Journal of Northeast Texas Archaeology




Botanical remains were identified from 27 lots from the Washington Square Mound site (41NA49). The primary occupation at the site is Middle Caddo period in age. The first pooled set of calibrated radiocarbon dates from the site fell into the period A.D. 1268-1302, while a recent set of five calibrated dates from samples of plant remains discussed in this article range from A.D. 1279 + 17; (2) A.D. 1358 + 57; and three dates on charred corn from Features 36, 81, and 86 range from as early as A.D. 1394 to as late as A.D. 1437. These dates as a group fall in the Middle Caddo period; there is limited evidence at the site for other, smaller occupations, including Late Caddo and Late Woodland/Early Caddo. At least three mounds were visible in the nineteenth century. Much of the site was never plowed, a situation that has resulted in intact shallow deposits and unusually large pottery sherds, although a high school has been built over parts of the non-mound site area.

Labels of botanical lots that included excavation dates indicate a range from 1979 to 1983, associating the botanical remains with Stephen F. Austin State University Field School excavations that took place during this time. At least nine features are represented in the botanical lots. Four are described as charcoal-filled pits, one as a pit, and one as a post mold. Feature 36 was a corn cob concentration . Botanical lots for Features 62, 81, and 199 are also present.

The Washington Square Mound site is situated in the city of Nacogdoches, Texas, on an interfluve between Banita Creek and La Nana Creek, which drain into La Nana Bayou and the Angelina River. The area lies squarely in the Pineywoods ecological zone, the westernmost extension of the great Southeastern Evergreen Forest that reaches across the southeastern United States to the Atlantic coast (Braun 2001:281). The dominant vegetation type in an upland area such as Washington Square during presettlement times would have been a shortleaf pine community, where shortleaf pines (Pinus echinata) share dominance with dry-site oaks such as southern red oak (Quercus falcata), post oak (Q. stellata), and blackjack oak (Q. marilandica), hickories (Carya spp.), and elms (Ulmus spp.) Springs and marshy areas nearby would have offered aquatic and wetland plants such as river cane (Arundinaria gigantea). A spring-fed pond is reported to have existed north of the site, and a marshy area to the southwest.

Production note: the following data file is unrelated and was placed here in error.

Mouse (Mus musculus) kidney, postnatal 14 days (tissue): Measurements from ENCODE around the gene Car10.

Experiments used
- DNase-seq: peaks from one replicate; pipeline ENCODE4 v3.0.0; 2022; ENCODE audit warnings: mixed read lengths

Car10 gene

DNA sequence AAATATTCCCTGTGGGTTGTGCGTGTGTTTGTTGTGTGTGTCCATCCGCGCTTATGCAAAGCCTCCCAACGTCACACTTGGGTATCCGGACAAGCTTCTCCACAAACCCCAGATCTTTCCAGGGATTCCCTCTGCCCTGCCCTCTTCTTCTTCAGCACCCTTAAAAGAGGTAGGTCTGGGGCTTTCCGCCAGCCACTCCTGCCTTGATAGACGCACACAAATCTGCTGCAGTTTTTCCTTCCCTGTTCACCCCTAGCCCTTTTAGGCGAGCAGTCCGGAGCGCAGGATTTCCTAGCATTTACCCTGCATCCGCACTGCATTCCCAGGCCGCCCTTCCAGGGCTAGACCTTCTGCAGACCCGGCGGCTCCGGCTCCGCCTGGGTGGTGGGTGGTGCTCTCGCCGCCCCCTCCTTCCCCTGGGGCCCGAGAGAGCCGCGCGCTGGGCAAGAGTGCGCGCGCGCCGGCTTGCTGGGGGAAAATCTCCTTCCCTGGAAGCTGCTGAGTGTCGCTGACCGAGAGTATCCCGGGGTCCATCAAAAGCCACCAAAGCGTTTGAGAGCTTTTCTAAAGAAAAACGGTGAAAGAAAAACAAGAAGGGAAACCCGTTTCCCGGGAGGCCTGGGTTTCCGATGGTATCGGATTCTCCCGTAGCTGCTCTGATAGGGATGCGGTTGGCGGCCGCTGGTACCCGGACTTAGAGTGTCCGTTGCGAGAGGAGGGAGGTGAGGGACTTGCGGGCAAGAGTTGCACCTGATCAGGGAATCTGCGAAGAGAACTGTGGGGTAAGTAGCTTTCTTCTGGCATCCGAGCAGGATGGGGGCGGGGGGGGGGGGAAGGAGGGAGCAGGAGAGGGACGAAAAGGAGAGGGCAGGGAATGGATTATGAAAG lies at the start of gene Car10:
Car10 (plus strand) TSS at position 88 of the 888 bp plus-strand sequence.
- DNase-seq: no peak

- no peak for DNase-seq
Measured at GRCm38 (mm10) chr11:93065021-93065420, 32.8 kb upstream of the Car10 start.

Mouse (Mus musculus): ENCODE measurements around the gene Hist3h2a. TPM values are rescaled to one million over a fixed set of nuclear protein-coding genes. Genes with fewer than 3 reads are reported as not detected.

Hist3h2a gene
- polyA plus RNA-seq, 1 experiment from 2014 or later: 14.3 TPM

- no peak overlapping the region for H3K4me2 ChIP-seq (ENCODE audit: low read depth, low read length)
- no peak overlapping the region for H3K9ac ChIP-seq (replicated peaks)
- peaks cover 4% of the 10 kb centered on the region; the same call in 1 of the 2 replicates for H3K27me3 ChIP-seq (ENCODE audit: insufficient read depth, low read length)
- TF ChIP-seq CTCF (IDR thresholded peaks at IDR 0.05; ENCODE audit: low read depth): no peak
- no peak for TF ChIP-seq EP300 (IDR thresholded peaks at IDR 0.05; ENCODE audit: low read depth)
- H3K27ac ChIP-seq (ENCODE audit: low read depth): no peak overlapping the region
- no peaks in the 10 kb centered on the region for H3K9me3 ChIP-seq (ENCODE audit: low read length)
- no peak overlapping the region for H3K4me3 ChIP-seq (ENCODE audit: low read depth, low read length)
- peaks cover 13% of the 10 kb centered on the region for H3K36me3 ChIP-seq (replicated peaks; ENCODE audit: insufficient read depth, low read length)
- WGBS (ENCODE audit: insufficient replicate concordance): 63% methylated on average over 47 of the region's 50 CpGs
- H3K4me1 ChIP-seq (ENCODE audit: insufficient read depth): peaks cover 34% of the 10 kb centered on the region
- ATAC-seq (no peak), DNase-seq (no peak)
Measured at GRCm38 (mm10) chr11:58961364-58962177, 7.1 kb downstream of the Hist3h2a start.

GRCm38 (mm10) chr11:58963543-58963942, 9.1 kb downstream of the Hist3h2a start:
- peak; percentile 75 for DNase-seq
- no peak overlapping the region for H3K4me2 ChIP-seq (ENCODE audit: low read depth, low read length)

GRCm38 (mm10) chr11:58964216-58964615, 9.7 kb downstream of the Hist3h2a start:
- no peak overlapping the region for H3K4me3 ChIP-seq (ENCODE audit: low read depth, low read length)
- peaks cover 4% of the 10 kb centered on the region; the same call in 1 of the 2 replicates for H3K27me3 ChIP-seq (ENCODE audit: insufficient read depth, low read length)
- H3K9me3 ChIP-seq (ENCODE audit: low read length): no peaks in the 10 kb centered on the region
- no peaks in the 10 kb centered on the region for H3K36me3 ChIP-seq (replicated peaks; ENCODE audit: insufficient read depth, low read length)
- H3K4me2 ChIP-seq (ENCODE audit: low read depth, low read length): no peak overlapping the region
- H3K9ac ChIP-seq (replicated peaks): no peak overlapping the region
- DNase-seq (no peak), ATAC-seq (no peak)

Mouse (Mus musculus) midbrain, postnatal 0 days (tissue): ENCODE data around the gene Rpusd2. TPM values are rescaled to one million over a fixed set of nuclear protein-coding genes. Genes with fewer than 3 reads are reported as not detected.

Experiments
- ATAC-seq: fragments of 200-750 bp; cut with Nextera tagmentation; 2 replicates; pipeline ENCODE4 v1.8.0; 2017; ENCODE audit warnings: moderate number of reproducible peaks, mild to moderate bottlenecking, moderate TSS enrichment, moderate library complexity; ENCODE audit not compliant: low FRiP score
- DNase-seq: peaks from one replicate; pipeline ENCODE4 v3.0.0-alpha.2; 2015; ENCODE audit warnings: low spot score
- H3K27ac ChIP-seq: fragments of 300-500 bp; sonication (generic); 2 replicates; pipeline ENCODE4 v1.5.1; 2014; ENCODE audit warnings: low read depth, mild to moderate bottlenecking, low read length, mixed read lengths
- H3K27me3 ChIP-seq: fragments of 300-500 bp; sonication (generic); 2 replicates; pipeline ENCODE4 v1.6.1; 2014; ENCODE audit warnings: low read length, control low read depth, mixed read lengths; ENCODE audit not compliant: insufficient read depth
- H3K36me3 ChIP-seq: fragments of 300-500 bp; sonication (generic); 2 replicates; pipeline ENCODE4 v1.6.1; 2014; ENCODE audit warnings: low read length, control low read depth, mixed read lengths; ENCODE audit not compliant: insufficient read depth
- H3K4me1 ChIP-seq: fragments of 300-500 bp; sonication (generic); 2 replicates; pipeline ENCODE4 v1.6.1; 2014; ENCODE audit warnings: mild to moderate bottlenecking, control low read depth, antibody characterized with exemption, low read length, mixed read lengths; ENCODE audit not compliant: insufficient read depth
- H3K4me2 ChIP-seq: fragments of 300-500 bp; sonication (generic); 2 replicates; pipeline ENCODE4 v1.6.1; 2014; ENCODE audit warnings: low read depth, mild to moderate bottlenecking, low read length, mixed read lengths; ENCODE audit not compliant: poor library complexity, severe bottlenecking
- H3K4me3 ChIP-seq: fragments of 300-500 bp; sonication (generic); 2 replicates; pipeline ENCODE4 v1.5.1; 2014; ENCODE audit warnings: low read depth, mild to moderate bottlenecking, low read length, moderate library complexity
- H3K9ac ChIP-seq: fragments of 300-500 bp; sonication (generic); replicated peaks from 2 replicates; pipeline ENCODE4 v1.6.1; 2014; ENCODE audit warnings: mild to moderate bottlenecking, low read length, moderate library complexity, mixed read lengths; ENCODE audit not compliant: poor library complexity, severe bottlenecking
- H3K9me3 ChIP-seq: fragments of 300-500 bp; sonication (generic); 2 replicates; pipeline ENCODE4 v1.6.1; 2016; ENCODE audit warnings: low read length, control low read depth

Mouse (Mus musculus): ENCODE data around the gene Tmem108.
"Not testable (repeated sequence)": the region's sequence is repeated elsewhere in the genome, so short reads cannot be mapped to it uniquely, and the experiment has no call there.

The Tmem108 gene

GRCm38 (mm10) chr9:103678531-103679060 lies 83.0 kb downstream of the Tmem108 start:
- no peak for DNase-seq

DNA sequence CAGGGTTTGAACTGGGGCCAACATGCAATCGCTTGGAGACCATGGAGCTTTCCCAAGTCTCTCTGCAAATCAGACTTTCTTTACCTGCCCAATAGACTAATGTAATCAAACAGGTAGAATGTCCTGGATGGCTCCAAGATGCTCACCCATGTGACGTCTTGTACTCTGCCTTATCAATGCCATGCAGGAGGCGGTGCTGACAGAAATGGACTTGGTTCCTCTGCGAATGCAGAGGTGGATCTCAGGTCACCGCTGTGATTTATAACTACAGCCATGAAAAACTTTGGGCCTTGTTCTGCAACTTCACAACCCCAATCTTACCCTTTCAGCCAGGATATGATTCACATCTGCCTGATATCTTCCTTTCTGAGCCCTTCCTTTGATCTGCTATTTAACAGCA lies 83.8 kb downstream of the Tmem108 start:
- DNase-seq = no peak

Pollen studies indicate that use of the modern and recent vegetation is appropriate for understanding the plants and attendant animal resources available to occupants of the sites during prehistoric times. Some fluctuations in rainfall and temperature have taken place, however. In addition, more frequent fires would have made the understory in the uplands less prominent than today. Early explorers in East Texas and other parts of the Eastern Woodlands noted the open, park-like nature of many woodlands.

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Creative Commons Attribution 4.0 License
This work is licensed under a Creative Commons Attribution 4.0 License.



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